Britain is struggling with its mental health ahead of a difficult winter. This is according to a new report from the Mental Health Foundation. The report found that one in six people in Britain are experiencing a mental health problem. This is the highest number since the foundation began collecting data in 2009. The report also found that one in four people are experiencing anxiety and one in five are experiencing depression.
A further report into the mental health of individuals in 2022 has identified that the following factors are contributing to worsening mental health: cost of living crisis (36%), work pressures (13%) and relationship issues (14%). These are having the biggest negative impact on Britain’s mental health.
The winter months can be difficult for many of us and our mental health. The lower temperature and shorter days might be depressing, leading to us seeking to sleep for more hours, experiencing a change in our appetite, or finding it challenging to do the things we typically enjoy.
Mental health has become more prevalent across the population after the most turbulent few years the world has seen for a long time following the global pandemic, which has caused significant long-term damage to people’s mental health as they struggled to cope with the strict changes and the loss of coping mechanisms that were bought on by it.
For many, it was the first time they experienced social anxiety, isolation, and fears about the future which has only been accelerated by the new crises that have appeared following the pandemic, including the Russia and Ukraine war, the cost of living crisis, the Great Resignation, energy crisis, and the recession, which has caused many businesses to struggle and force redundancies across the country.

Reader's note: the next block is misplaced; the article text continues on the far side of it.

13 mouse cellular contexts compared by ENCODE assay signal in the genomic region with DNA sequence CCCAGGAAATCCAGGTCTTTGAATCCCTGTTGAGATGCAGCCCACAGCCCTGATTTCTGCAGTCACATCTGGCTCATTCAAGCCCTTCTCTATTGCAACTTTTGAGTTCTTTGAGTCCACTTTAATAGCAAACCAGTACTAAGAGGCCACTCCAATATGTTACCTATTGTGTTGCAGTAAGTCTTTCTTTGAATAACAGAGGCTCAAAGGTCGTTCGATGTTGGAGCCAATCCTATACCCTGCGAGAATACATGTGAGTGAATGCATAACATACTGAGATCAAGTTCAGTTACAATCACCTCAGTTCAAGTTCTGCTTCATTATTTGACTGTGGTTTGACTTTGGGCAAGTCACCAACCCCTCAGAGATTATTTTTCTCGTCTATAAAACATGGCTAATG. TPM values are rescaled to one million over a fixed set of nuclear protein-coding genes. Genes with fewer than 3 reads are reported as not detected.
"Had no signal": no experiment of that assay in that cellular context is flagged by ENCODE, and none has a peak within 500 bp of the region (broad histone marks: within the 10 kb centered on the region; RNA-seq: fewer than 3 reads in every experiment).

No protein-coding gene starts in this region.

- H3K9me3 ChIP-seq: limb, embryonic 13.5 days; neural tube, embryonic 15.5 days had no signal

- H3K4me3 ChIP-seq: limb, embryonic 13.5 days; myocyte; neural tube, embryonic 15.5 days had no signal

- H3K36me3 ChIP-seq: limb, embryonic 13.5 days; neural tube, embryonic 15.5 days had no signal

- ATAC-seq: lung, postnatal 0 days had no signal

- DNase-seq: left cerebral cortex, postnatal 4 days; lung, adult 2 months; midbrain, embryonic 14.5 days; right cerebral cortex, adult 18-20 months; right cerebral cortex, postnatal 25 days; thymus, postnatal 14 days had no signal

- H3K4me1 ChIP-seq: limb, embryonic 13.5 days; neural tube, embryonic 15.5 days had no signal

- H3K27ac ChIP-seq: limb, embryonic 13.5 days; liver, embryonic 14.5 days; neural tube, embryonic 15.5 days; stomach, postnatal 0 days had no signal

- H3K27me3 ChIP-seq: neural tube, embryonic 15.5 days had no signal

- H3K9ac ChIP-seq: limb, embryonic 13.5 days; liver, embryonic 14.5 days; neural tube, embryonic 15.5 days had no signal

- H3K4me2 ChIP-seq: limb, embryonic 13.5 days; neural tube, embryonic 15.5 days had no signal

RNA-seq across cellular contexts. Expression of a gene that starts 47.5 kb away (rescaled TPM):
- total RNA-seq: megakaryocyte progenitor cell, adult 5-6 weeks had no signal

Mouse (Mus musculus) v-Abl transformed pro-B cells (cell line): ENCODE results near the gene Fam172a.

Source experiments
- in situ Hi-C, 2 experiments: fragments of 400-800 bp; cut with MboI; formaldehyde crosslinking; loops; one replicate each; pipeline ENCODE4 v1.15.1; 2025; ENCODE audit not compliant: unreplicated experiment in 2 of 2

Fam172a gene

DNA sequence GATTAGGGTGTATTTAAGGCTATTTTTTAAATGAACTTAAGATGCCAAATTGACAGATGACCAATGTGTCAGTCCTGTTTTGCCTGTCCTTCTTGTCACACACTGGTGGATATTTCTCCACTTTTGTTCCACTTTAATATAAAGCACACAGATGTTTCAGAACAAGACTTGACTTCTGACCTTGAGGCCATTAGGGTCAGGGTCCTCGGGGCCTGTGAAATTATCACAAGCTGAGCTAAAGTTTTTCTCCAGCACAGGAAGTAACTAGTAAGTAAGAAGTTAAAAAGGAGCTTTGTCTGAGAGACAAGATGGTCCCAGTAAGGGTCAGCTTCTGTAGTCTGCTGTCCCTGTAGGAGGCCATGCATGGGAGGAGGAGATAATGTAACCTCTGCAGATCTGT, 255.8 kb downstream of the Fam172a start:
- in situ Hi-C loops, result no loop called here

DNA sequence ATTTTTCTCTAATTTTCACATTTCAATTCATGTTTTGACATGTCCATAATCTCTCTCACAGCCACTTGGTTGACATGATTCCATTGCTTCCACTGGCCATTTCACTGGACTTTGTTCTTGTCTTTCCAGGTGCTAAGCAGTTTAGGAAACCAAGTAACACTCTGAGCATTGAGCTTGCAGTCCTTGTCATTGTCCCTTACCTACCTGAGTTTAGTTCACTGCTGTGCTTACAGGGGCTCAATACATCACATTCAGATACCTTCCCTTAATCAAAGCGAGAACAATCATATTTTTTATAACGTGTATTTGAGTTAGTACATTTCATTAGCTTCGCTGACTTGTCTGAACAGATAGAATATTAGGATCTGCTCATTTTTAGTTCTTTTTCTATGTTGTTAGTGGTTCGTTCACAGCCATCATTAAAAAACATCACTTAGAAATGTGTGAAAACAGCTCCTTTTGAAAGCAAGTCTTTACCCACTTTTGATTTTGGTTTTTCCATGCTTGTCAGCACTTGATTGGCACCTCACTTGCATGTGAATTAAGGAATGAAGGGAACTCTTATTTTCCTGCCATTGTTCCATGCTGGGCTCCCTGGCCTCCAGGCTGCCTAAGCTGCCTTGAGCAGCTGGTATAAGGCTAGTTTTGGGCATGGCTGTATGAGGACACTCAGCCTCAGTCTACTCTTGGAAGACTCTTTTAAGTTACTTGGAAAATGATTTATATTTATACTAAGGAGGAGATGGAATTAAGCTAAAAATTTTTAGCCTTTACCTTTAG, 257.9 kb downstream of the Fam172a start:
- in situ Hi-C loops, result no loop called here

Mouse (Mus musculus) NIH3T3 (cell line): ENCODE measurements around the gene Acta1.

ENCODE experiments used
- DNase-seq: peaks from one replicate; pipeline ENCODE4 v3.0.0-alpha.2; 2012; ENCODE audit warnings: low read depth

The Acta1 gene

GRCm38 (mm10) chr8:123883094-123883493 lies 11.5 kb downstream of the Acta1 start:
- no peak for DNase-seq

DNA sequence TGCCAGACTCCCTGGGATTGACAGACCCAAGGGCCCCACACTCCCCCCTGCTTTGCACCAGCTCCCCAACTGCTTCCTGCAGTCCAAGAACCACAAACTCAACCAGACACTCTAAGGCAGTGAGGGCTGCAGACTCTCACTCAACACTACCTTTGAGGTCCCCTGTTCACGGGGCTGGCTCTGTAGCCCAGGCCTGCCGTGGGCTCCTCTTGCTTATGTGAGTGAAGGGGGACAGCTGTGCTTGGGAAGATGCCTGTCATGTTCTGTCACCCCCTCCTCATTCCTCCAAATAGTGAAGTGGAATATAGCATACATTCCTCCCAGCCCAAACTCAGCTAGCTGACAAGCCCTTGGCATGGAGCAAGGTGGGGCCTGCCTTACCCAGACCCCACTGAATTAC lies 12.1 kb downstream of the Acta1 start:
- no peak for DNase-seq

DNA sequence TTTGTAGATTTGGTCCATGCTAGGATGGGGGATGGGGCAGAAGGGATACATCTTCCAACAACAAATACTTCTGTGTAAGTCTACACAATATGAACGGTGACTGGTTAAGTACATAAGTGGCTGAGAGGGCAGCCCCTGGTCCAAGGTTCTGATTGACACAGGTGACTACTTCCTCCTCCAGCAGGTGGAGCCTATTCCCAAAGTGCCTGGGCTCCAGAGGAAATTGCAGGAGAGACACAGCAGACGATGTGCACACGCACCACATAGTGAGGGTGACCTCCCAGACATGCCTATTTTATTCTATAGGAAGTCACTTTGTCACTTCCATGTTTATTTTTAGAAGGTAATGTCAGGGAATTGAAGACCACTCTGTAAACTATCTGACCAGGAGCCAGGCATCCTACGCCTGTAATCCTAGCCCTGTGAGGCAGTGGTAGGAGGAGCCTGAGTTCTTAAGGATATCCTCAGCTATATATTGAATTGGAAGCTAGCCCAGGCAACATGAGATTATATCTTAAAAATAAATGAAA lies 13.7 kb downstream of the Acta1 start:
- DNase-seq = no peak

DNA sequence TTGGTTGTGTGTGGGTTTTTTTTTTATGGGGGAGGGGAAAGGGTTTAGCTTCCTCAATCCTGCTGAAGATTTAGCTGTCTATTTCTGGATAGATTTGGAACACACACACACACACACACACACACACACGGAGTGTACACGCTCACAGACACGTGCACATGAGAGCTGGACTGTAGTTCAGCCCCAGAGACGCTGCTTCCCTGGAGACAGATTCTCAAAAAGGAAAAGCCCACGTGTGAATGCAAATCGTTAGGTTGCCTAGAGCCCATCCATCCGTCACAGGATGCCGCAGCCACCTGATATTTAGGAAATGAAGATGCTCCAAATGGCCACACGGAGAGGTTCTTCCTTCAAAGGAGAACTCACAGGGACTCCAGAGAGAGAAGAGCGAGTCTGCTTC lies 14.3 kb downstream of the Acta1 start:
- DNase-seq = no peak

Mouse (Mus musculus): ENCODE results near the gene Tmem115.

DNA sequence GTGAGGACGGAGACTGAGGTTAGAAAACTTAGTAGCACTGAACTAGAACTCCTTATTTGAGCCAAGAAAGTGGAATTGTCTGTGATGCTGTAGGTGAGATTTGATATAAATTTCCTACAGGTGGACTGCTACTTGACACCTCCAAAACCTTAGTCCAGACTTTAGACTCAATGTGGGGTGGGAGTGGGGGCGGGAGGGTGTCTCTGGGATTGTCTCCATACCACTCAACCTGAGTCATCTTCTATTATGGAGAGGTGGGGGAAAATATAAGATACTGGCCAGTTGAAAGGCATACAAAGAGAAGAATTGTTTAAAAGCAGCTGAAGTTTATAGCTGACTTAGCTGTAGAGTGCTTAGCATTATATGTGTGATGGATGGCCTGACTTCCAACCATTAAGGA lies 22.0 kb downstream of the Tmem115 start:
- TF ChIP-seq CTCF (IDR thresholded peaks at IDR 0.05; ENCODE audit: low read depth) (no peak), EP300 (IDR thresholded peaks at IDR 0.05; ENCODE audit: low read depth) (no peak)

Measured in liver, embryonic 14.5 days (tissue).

Many people lost access to their regular mental health support during the first lockdown when hospitals were facing severe pressure and restrictions and remote access wasn’t widely available, whilst others chose not to seek help at a time when the NHS was facing such enormous pressure. Mental health, for many, took a backseat in their priorities and this has continued as we continue to face extreme pressures from the global events unfolding, leading to a build-up of depression, anxiety, and sadness that many do not know how to face or seek help for.
How depression and feeling sad present themselves can be different for us all. However, there are some characteristics that can be common for many:
- frequent crying and overwhelming feelings of sadness
- feeling hopeless and/or worthless
- changes in sleep (such as excessive sleeping or the inability to sleep)
- difficulty enjoying previously enjoyed activities
- unexplained physical ailments (such as headaches or muscle pain)
- trouble concentrating
- changes in weight or eating habits
- suicidal thoughts
You are not alone regardless of how you’re feeling right now. It’s important to reach out for help whether that’s to friends, family, a doctor, a counsellor, a teacher, or a helpline. It can also be beneficial if you take pressure off and do things you enjoy if you like or help you relax.